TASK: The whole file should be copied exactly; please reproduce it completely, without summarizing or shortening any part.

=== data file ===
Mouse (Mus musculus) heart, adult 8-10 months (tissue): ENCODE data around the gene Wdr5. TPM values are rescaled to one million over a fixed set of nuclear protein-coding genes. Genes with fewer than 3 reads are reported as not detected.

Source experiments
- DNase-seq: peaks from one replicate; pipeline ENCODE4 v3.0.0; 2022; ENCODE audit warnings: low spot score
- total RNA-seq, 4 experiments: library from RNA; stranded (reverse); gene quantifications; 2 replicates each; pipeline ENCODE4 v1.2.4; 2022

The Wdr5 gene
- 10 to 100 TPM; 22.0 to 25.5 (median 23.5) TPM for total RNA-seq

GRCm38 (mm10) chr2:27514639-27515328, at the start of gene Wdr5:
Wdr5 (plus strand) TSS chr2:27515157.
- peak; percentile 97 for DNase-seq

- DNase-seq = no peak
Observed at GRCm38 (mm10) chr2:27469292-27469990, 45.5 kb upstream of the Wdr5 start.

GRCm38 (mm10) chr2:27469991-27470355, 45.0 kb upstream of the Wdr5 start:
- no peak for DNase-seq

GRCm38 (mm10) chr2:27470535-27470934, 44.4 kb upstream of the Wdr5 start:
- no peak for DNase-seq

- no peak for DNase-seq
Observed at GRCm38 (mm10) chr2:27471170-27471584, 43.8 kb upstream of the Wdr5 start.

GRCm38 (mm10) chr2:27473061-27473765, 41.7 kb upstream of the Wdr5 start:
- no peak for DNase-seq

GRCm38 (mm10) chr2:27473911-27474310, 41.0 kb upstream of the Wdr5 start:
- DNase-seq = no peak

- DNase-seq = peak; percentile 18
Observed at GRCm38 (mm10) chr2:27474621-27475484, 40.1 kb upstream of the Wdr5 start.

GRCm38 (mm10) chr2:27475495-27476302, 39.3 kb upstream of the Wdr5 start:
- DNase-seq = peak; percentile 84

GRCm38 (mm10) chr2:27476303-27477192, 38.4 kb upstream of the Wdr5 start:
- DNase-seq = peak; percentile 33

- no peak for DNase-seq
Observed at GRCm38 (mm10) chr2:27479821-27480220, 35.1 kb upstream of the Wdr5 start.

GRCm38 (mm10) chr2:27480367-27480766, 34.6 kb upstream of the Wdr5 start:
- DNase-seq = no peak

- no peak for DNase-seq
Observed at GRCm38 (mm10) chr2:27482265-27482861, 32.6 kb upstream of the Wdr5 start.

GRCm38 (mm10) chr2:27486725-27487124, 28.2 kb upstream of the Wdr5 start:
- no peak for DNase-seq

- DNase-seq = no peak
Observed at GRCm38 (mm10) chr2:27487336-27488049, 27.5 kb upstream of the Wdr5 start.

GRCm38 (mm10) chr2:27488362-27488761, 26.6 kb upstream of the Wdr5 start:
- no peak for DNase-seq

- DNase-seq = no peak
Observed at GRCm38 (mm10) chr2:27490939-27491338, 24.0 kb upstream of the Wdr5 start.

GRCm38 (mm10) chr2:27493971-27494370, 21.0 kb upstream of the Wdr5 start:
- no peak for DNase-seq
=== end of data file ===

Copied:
Mouse (Mus musculus) heart, adult 8-10 months (tissue): ENCODE data around the gene Wdr5. TPM values are rescaled to one million over a fixed set of nuclear protein-coding genes. Genes with fewer than 3 reads are reported as not detected.

Source experiments
- DNase-seq: peaks from one replicate; pipeline ENCODE4 v3.0.0; 2022; ENCODE audit warnings: low spot score
- total RNA-seq, 4 experiments: library from RNA; stranded (reverse); gene quantifications; 2 replicates each; pipeline ENCODE4 v1.2.4; 2022

The Wdr5 gene
- 10 to 100 TPM; 22.0 to 25.5 (median 23.5) TPM for total RNA-seq

GRCm38 (mm10) chr2:27514639-27515328, at the start of gene Wdr5:
Wdr5 (plus strand) TSS chr2:27515157.
- peak; percentile 97 for DNase-seq

- DNase-seq = no peak
Observed at GRCm38 (mm10) chr2:27469292-27469990, 45.5 kb upstream of the Wdr5 start.

GRCm38 (mm10) chr2:27469991-27470355, 45.0 kb upstream of the Wdr5 start:
- no peak for DNase-seq

GRCm38 (mm10) chr2:27470535-27470934, 44.4 kb upstream of the Wdr5 start:
- no peak for DNase-seq

- no peak for DNase-seq
Observed at GRCm38 (mm10) chr2:27471170-27471584, 43.8 kb upstream of the Wdr5 start.

GRCm38 (mm10) chr2:27473061-27473765, 41.7 kb upstream of the Wdr5 start:
- no peak for DNase-seq

GRCm38 (mm10) chr2:27473911-27474310, 41.0 kb upstream of the Wdr5 start:
- DNase-seq = no peak

- DNase-seq = peak; percentile 18
Observed at GRCm38 (mm10) chr2:27474621-27475484, 40.1 kb upstream of the Wdr5 start.

GRCm38 (mm10) chr2:27475495-27476302, 39.3 kb upstream of the Wdr5 start:
- DNase-seq = peak; percentile 84

GRCm38 (mm10) chr2:27476303-27477192, 38.4 kb upstream of the Wdr5 start:
- DNase-seq = peak; percentile 33

- no peak for DNase-seq
Observed at GRCm38 (mm10) chr2:27479821-27480220, 35.1 kb upstream of the Wdr5 start.

GRCm38 (mm10) chr2:27480367-27480766, 34.6 kb upstream of the Wdr5 start:
- DNase-seq = no peak

- no peak for DNase-seq
Observed at GRCm38 (mm10) chr2:27482265-27482861, 32.6 kb upstream of the Wdr5 start.

GRCm38 (mm10) chr2:27486725-27487124, 28.2 kb upstream of the Wdr5 start:
- no peak for DNase-seq

- DNase-seq = no peak
Observed at GRCm38 (mm10) chr2:27487336-27488049, 27.5 kb upstream of the Wdr5 start.

GRCm38 (mm10) chr2:27488362-27488761, 26.6 kb upstream of the Wdr5 start:
- no peak for DNase-seq

- DNase-seq = no peak
Observed at GRCm38 (mm10) chr2:27490939-27491338, 24.0 kb upstream of the Wdr5 start.

GRCm38 (mm10) chr2:27493971-27494370, 21.0 kb upstream of the Wdr5 start:
- no peak for DNase-seq